This paper describes the system architecture of a newly constructed radio telescope – the Boolardy engineering test array, which is a prototype of the Australian square kilometre array pathfinder telescope. Phased array feed technology is used to form multiple simultaneous beams per antenna, providing astronomers with unprecedented survey speed. The test array described here is a six-antenna interferometer, fitted with prototype signal processing hardware capable of forming at least nine dual-polarisation beams simultaneously, allowing several square degrees to be imaged in a single pointed observation. The main purpose of the test array is to develop beamforming and wide-field calibration methods for use with the full telescope, but it will also be capable of limited early science demonstrations.
Impending malignant spinal cord compression (IMSCC) may be defined as compression of the thecal sac, without any visible pressure on the spinal cord itself. Although there is a perception that IMSCC patients have a better prognosis and less severe clinical symptoms than true malignant spinal cord compression (MSCC) patients, these factors have never been documented in the literature.
To record the characteristics, management and functional outcome of a group of patients with IMSCC, who were treated with radiotherapy in our institution, and compare these parameters with similar data on MSCC patients.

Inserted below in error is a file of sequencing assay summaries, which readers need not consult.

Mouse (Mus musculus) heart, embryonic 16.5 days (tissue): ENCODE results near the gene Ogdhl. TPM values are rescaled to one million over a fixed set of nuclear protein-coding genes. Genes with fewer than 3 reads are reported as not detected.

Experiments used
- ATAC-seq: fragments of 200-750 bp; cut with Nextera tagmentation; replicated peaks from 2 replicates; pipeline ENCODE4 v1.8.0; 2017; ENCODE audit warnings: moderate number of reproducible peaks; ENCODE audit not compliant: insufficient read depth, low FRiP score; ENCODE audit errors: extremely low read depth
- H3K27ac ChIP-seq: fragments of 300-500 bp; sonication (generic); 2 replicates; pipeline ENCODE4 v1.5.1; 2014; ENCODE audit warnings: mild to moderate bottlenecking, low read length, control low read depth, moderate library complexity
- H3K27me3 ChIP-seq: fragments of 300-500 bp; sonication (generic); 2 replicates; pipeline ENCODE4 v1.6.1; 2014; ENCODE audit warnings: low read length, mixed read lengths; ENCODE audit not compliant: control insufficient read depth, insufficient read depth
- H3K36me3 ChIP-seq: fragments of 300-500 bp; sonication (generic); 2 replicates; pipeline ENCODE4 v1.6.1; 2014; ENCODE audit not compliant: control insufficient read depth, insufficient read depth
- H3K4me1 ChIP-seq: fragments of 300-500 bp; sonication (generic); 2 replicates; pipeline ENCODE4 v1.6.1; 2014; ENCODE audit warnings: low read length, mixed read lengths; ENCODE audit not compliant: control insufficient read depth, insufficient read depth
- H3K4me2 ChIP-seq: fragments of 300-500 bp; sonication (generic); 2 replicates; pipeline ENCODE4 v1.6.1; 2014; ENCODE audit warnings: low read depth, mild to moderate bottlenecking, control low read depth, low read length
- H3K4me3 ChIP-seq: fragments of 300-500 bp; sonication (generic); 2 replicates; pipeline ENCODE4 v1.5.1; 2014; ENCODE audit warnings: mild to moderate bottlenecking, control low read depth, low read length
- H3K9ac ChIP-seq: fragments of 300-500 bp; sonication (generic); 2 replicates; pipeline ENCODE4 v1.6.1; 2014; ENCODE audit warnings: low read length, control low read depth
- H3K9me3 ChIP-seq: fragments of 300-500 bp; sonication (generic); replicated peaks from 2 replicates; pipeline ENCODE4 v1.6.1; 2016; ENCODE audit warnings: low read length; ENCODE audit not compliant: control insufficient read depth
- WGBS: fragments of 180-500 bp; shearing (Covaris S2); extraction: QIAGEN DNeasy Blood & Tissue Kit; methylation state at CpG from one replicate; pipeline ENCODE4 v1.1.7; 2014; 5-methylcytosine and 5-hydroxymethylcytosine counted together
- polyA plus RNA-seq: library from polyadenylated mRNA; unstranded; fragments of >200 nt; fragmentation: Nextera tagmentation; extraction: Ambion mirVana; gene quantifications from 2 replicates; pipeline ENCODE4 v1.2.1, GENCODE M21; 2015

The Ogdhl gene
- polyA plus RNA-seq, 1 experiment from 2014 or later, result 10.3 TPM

Materials and methods
Data (gender, age, primary oncological diagnosis, pain, performance status and neurological status) were prospectively collected for 28 patients. Patients were then followed up post treatment to document their response to treatment and treatment-related toxicity.
The median survival of our group of IMSCC patients is similar to that of an MSCC patient. In addition, the IMSCC group exhibits significant clinical symptoms including neurological deficit.
Although further studies are necessary, we have found that IMSCC patients in this study share similar prognosis and clinical symptoms with MSCC patients. Clinicians should be aware of this when communicating with IMSCC patients and their families, and short-course radiotherapy should be considered.
In order to understand thickness and interfacial effects on the
crystallization kinetics of amorphous solids, Ni(P) thin films electrolessly
deposited on Cu seed layers were annealed at constant heating rates or at
constant temperatures in a DSC to obtain activation energies andAvrami
exponents. It was found that the activation energy of crystallization in
Ni(P) changes asa function of sample thickness when the sample thickness is
less than 1.0 μm. Furthermore, the Avrami exponent was found to change not
only as a function of thickness but also as a function of annealing
The incidence of serious skin infections in New Zealand children is significantly higher than in comparative countries. This study aimed to describe the epidemiology of these infections and identify changes in disease distribution over time. Discharge data were analysed for all children admitted to a New Zealand public hospital with a serious skin infection during the period 1990–2007. Patient and admission variables were compared between 1990–1999 and 2000–2007. The incidence of serious skin infections almost doubled from 298·0/100 000 in 1990 to 547·3/100 000 in 2007. The highest rates were observed in boys, preschool-aged children, Māori and Pacific children, those living in deprived neighbourhoods, urban areas and northern regions. Over time there were disproportionate increases in infection rates in Māori and Pacific children and children from highly deprived areas. Serious skin infections are an increasing problem for New Zealand children. Worsening ethnic and socioeconomic health inequalities may be contributing to increasing rates.